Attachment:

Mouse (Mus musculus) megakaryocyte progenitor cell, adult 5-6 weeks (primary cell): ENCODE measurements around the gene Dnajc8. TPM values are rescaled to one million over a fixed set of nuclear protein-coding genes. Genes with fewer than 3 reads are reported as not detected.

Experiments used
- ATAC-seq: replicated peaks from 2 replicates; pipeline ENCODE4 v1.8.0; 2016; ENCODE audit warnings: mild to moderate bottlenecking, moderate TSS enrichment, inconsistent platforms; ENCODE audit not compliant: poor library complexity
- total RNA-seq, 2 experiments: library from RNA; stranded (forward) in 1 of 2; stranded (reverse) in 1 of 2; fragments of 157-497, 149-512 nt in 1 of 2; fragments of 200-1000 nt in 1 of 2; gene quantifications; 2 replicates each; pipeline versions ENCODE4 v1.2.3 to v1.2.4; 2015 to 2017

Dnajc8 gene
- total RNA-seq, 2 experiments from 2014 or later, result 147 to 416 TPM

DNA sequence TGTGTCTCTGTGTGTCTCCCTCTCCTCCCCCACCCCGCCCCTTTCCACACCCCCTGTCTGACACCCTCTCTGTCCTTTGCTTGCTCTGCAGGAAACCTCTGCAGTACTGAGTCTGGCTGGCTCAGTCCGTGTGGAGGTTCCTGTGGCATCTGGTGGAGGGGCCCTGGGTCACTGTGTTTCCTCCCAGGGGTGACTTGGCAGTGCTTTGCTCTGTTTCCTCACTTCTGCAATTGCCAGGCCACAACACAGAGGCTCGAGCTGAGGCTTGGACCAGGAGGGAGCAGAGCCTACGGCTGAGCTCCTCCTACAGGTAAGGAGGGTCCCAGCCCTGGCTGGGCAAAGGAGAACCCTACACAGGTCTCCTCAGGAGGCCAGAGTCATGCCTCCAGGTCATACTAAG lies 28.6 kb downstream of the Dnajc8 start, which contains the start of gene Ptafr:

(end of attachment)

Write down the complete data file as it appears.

Mouse (Mus musculus) megakaryocyte progenitor cell, adult 5-6 weeks (primary cell): ENCODE measurements around the gene Dnajc8. TPM values are rescaled to one million over a fixed set of nuclear protein-coding genes. Genes with fewer than 3 reads are reported as not detected.

Experiments used
- ATAC-seq: replicated peaks from 2 replicates; pipeline ENCODE4 v1.8.0; 2016; ENCODE audit warnings: mild to moderate bottlenecking, moderate TSS enrichment, inconsistent platforms; ENCODE audit not compliant: poor library complexity
- total RNA-seq, 2 experiments: library from RNA; stranded (forward) in 1 of 2; stranded (reverse) in 1 of 2; fragments of 157-497, 149-512 nt in 1 of 2; fragments of 200-1000 nt in 1 of 2; gene quantifications; 2 replicates each; pipeline versions ENCODE4 v1.2.3 to v1.2.4; 2015 to 2017

Dnajc8 gene
- total RNA-seq, 2 experiments from 2014 or later, result 147 to 416 TPM

DNA sequence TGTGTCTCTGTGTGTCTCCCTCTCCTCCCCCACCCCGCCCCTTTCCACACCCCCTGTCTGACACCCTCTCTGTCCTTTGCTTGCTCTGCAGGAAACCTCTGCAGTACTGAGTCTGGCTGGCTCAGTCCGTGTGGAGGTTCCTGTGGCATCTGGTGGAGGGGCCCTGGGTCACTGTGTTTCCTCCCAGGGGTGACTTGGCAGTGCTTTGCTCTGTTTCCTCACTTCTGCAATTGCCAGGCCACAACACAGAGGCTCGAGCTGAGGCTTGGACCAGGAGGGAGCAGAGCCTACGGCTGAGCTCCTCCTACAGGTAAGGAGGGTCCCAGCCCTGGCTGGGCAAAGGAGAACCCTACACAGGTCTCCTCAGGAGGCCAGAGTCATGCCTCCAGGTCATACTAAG lies 28.6 kb downstream of the Dnajc8 start, which contains the start of gene Ptafr: